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Study, Nov/22:Associ'n of Benzo Treatment for Sleep Disorders w/Drug Overdose...


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The full title of this American study is "Association of Benzodiazepine Treatment for Sleep Disorders With Drug Overdose Risk Among Young People".







Importance: Benzodiazepines are prescribed for the treatment of adolescent sleep disorders; however, benzodiazepine overdoses occur, often in combination with opioids.


Objective: To evaluate whether benzodiazepine treatment for sleep disorders, compared with alternative pharmacologic treatments (trazodone, hydroxyzine, zolpidem, zaleplon, and eszopiclone), is associated with increased risk of drug overdose for young people.


Design, setting, and participants: This cohort study included privately insured people 10 to 29 years of age identified from a US commercial claims database (MarketScan), from January 1, 2009, to December 31, 2018. Young people with a sleep disorder diagnosis initiating benzodiazepine (n = 23 084) or comparator pharmacologic treatments (n = 66 706) were included in the study. Statistical analysis was performed from November 1, 2021, to May 16, 2022.


Exposures: New use of benzodiazepine treatment or comparator pharmacologic treatments (defined as ≥1 year without a prescription for benzodiazepine or comparator medications).


Main outcomes and measures: Incident diagnosed drug overdoses were identified from inpatient and emergency department records within 6 months of treatment initiation. The propensity score-adjusted cumulative incidence of overdose and hazard ratios (HRs) were estimated with intention-to-treat (analyzed based on initial treatment) and as-treated analyses (added censoring at treatment discontinuation). Results were stratified by prior prescription opioid fill.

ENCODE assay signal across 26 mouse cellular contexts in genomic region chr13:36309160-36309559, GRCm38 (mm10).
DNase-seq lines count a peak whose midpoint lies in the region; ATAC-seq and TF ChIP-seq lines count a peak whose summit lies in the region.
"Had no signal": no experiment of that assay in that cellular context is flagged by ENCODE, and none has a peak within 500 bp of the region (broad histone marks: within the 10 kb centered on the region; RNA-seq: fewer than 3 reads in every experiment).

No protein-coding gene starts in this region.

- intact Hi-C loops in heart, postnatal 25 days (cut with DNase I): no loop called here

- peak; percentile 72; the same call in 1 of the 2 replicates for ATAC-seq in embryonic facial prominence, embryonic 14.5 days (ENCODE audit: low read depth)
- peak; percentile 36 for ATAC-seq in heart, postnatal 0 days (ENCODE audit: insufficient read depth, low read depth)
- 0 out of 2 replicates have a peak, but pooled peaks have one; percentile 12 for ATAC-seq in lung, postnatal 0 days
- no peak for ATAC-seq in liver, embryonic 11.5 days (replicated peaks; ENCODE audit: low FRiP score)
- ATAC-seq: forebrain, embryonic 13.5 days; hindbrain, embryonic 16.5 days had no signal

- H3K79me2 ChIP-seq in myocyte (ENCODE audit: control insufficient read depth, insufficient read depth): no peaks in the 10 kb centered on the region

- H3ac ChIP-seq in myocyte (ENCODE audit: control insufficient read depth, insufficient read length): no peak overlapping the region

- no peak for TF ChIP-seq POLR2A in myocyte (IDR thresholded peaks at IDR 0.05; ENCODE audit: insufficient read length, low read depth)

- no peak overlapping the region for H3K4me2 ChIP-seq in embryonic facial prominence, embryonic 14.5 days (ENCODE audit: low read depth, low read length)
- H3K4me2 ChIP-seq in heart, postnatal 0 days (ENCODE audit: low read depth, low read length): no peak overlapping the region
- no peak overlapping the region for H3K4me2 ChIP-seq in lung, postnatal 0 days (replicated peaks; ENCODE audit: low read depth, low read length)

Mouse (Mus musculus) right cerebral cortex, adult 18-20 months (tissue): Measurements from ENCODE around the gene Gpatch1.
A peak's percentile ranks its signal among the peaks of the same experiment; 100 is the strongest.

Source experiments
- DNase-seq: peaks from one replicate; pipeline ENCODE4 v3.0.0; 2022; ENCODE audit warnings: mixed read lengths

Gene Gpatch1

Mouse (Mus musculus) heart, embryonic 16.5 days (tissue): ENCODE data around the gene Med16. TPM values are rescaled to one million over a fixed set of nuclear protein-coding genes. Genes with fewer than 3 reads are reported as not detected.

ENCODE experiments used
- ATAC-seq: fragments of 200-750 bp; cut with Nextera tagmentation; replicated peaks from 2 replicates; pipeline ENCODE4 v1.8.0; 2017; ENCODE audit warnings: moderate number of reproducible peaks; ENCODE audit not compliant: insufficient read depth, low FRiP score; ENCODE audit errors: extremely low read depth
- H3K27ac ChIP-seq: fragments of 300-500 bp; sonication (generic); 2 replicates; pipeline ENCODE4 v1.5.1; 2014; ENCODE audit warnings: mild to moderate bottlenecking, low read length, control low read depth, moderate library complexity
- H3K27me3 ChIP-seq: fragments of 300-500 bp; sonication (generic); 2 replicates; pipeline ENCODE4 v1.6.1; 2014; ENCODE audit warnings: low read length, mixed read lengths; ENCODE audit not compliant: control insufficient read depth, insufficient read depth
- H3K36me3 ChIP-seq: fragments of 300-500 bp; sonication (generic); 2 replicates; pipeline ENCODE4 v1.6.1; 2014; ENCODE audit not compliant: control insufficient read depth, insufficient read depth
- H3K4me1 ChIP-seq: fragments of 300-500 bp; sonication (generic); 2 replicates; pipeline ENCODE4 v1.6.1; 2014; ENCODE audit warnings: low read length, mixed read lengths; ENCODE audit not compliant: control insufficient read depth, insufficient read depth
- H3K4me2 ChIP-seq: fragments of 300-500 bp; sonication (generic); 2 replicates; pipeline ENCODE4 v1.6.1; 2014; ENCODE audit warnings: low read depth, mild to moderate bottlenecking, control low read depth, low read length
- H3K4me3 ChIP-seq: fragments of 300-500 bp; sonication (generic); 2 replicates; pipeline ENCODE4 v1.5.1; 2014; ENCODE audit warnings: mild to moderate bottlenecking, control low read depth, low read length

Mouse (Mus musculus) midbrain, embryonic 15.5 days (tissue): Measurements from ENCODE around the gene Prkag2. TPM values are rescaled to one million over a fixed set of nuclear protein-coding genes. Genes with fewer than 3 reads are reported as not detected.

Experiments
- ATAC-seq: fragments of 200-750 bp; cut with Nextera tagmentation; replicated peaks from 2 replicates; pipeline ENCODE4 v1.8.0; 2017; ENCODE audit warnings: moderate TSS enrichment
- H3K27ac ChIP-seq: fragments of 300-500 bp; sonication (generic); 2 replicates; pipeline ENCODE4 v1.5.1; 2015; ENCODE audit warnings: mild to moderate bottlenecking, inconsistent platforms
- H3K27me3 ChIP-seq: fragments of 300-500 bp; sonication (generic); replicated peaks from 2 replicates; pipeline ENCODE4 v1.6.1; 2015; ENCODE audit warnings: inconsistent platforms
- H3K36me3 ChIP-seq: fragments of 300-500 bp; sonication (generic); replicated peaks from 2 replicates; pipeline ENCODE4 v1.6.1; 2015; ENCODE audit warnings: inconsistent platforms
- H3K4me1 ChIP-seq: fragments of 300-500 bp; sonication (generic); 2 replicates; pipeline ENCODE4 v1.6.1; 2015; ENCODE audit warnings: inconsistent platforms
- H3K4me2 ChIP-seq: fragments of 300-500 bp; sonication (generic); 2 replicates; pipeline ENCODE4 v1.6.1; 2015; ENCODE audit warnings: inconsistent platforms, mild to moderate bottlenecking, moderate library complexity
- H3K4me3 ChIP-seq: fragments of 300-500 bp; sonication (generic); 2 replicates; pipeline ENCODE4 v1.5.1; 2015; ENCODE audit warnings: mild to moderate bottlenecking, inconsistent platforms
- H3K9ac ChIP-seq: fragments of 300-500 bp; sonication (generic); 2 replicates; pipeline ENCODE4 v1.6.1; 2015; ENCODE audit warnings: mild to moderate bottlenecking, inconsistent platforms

Results: The cohort included 23 084 young people initiating benzodiazepine treatment (14 444 female participants [62.6%]; mean [sD] age, 23 [4.1] years) and 66 706 initiating a comparator treatment (38 446 female participants [57.6%]; mean [sD] age, 22 [4.4] years). Six months after treatment initiation, 9.7% (95% CI, 9.3%-10.1%) of benzodiazepine users and 12.3% (95% CI, 12.1%-12.6%) of the comparator group were still receiving treatment. The crude incidence of drug overdose at 6 months was 0.9% for benzodiazepine initiators and 0.8% for comparator treatment initiators. In adjusted analyses, an increased risk of drug overdose was associated with benzodiazepines vs comparator treatments (intention-to-treat analysis: HR, 1.25 [95% CI, 1.03-1.51]; as-treated analysis: HR, 1.44 [95% CI, 1.14-1.80]). This association was stronger among young people with a recent prescription opioid fill vs those without a recent prescription opioid fill (as-treated analysis: adjusted HR, 2.01 [95% CI, 1.24-3.25] vs adjusted HR, 1.31 [95% CI, 1.00-1.70]).


Conclusions and relevance: The findings of this study suggest that benzodiazepines, compared with alternative pharmacologic treatments for common sleep disorders, were associated with an increased risk of drug overdose among young people during the following 6-month period, especially among those with a recent opioid prescription. Drug overdose is an important safety consideration when treating young people with benzodiazepines.

Conflict of interest statement


Conflict of Interest Disclosures: Dr Bushnell reported receiving grants from the National Institute on Drug Abuse during the conduct of the study. Dr Keyes reported receiving personal fees from National Prescription Opioid Litigation and testifying as an expert in litigation outside the submitted work. No other disclosures were reported



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